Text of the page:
Reference : Lipid bilayer stress in obesity-linked inflammatory and metabolic disorders.
Scientific journals : Article
Human health sciences : Endocrinology, metabolism & nutrition
http://hdl.handle.net/2268/223918
Lipid bilayer stress in obesity-linked inflammatory and metabolic disorders.
English
Gianfrancesco, Marco mailto [Université de Liège - ULiège > Département des sciences de la santé publique > Diabétologie, nutrition et maladies métaboliques >]
Paquot, Nicolas mailto [Université de Liège - ULiège > Département des sciences de la santé publique > Diabétologie, nutrition et maladies métaboliques >]
Piette, Jacques mailto [Université de Liège - ULiège > Département des sciences de la vie > GIGA-R : Virologie et immunologie >]
Legrand, Sylvie mailto [Université de Liège - ULiège > > GIGA-R : Virologie - Immunologie >]
17-Feb-2018
Biochemical Pharmacology
Yes (verified by ORBi)
International
0006-2952
England
[en] ER stress ; Lipid ; Membrane ; Metabolism ; Obesity
[en] The maintenance of the characteristic lipid compositions and physicochemical properties of biological membranes is essential for their proper function. Mechanisms allowing to sense and restore membrane homeostasis have been identified in prokaryotes for a long time and more recently in eukaryotes. A membrane remodeling can result from aberrant metabolism as seen in obesity. In this review, we describe how such lipid bilayer stress can account for the modulation of membrane proteins involved in the pathogenesis of obesity-linked inflammatory and metabolic disorders. We address the case of the Toll-like receptor 4 that is implicated in the obesity-related low grade inflammation and insulin resistance. The lipid raft-mediated TLR4 activation is promoted by an enrichment of the plasma membrane with saturated lipids or cholesterol increasing the lipid phase order. We discuss of the plasma membrane Na, K-ATPase that illustrates a new concept according to which direct interactions between specific residues and particular lipids determine both stability and activity of the pump in parallel with indirect effects of the lipid bilayer. The closely related sarco(endo)-plasmic Ca-ATPase embedded in the more fluid ER membrane seems to be more sensitive to a lipid bilayer stress as demonstrated by its inactivation in cholesterol-loaded macrophages or its inhibition mediated by an increased PtdCho/PtdEtn ratio in obese mice hepatocytes. Finally, we describe the model recently proposed for the activation of the conserved IRE-1 protein through alterations in the ER membrane lipid packing and thickness. Such IRE-1 activation could occur in response to abnormal lipid synthesis and membrane remodeling as observed in hepatocytes exposed to excess nutrients. Since the IRE-1/XBP1 branch also stimulates the lipid synthesis, this pathway could create a vicious cycle "lipogenesis-ER lipid bilayer stress-lipogenesis" amplifying hepatic ER pathology and the obesity-linked systemic metabolic defects.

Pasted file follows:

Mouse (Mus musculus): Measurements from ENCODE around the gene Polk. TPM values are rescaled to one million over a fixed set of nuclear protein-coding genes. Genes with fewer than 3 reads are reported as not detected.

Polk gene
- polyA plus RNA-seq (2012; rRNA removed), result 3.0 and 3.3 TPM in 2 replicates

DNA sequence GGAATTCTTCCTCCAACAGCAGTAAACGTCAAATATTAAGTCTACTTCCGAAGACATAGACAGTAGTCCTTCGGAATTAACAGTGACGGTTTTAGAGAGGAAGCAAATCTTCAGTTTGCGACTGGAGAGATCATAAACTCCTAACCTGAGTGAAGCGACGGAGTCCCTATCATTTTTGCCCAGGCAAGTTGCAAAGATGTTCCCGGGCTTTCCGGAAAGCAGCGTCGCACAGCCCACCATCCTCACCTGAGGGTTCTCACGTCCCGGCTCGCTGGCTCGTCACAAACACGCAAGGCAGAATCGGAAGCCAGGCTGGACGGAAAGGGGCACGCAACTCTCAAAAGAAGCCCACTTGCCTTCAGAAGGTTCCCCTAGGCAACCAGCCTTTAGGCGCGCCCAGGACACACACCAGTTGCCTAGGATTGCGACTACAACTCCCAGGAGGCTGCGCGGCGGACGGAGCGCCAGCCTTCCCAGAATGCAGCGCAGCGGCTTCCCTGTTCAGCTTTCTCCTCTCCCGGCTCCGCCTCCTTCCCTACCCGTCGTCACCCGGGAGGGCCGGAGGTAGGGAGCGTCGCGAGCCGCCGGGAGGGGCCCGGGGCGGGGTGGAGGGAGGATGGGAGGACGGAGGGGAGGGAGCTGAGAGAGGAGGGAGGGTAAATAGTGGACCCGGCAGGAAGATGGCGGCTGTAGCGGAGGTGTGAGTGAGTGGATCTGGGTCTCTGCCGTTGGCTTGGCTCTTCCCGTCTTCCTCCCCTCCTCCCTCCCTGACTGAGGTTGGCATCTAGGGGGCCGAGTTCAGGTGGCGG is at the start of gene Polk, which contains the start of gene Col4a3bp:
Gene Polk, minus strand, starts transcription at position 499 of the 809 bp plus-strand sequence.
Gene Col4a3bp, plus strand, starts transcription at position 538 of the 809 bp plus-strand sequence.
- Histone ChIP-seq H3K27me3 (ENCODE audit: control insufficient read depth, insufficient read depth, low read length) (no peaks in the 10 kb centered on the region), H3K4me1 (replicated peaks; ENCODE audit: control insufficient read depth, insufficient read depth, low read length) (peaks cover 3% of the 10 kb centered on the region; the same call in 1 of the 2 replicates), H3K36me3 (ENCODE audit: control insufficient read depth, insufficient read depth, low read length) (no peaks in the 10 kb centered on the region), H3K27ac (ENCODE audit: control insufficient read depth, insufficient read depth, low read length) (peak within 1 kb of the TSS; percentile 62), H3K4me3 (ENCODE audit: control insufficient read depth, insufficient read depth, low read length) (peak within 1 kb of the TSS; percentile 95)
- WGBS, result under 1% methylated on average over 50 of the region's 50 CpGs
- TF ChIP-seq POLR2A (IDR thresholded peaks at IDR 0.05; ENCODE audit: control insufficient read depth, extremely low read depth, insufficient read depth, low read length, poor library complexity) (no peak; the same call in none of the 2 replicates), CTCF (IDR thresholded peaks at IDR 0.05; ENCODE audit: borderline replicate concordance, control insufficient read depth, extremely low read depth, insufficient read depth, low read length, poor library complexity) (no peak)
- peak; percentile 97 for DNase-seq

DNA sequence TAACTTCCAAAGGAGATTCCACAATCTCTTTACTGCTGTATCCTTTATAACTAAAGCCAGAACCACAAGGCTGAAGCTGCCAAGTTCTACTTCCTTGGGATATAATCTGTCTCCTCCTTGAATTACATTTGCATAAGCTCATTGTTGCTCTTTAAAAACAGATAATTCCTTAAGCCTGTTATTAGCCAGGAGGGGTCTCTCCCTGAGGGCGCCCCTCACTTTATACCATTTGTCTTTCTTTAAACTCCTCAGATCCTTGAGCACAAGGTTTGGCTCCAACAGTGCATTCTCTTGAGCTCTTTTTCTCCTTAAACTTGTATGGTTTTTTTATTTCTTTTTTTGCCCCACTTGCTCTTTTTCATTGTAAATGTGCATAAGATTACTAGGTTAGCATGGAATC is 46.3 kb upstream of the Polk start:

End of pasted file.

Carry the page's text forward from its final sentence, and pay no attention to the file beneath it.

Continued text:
http://hdl.handle.net/2268/223918
10.1016/j.bcp.2018.02.022
Copyright (c) 2018 Elsevier Inc. All rights reserved.

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